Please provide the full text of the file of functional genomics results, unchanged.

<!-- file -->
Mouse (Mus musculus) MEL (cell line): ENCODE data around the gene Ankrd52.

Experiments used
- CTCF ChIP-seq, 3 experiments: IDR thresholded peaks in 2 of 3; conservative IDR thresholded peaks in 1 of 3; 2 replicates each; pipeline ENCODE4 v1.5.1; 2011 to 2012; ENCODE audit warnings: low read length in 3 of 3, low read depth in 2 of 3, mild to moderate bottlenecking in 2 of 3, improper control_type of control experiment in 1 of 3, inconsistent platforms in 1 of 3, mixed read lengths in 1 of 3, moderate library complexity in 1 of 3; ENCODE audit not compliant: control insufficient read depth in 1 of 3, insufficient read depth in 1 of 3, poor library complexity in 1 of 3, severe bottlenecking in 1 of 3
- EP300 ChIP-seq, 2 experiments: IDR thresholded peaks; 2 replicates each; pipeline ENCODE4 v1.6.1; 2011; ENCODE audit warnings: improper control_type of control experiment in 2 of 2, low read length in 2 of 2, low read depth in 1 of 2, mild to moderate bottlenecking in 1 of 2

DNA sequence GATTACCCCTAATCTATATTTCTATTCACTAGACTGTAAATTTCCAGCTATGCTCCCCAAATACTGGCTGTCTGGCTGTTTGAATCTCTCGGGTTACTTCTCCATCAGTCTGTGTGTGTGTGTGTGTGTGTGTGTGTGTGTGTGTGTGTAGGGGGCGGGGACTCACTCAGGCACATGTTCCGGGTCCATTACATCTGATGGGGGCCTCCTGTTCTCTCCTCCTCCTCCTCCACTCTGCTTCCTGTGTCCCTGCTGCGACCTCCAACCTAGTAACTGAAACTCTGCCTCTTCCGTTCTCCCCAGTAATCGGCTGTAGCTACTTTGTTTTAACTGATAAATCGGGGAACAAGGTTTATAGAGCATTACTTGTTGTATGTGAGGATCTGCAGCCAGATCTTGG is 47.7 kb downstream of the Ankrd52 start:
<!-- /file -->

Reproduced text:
Mouse (Mus musculus) MEL (cell line): ENCODE data around the gene Ankrd52.

Experiments used
- CTCF ChIP-seq, 3 experiments: IDR thresholded peaks in 2 of 3; conservative IDR thresholded peaks in 1 of 3; 2 replicates each; pipeline ENCODE4 v1.5.1; 2011 to 2012; ENCODE audit warnings: low read length in 3 of 3, low read depth in 2 of 3, mild to moderate bottlenecking in 2 of 3, improper control_type of control experiment in 1 of 3, inconsistent platforms in 1 of 3, mixed read lengths in 1 of 3, moderate library complexity in 1 of 3; ENCODE audit not compliant: control insufficient read depth in 1 of 3, insufficient read depth in 1 of 3, poor library complexity in 1 of 3, severe bottlenecking in 1 of 3
- EP300 ChIP-seq, 2 experiments: IDR thresholded peaks; 2 replicates each; pipeline ENCODE4 v1.6.1; 2011; ENCODE audit warnings: improper control_type of control experiment in 2 of 2, low read length in 2 of 2, low read depth in 1 of 2, mild to moderate bottlenecking in 1 of 2

DNA sequence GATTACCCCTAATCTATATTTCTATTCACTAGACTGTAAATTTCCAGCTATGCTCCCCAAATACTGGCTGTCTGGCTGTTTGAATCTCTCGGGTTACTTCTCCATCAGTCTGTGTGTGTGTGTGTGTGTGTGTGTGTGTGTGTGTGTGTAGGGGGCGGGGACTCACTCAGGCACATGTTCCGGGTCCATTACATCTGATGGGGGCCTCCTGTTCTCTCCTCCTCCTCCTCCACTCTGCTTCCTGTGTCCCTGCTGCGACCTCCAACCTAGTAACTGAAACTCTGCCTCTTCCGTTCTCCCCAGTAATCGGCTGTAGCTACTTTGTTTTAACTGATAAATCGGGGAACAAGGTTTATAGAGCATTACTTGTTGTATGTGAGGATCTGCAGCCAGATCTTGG is 47.7 kb downstream of the Ankrd52 start: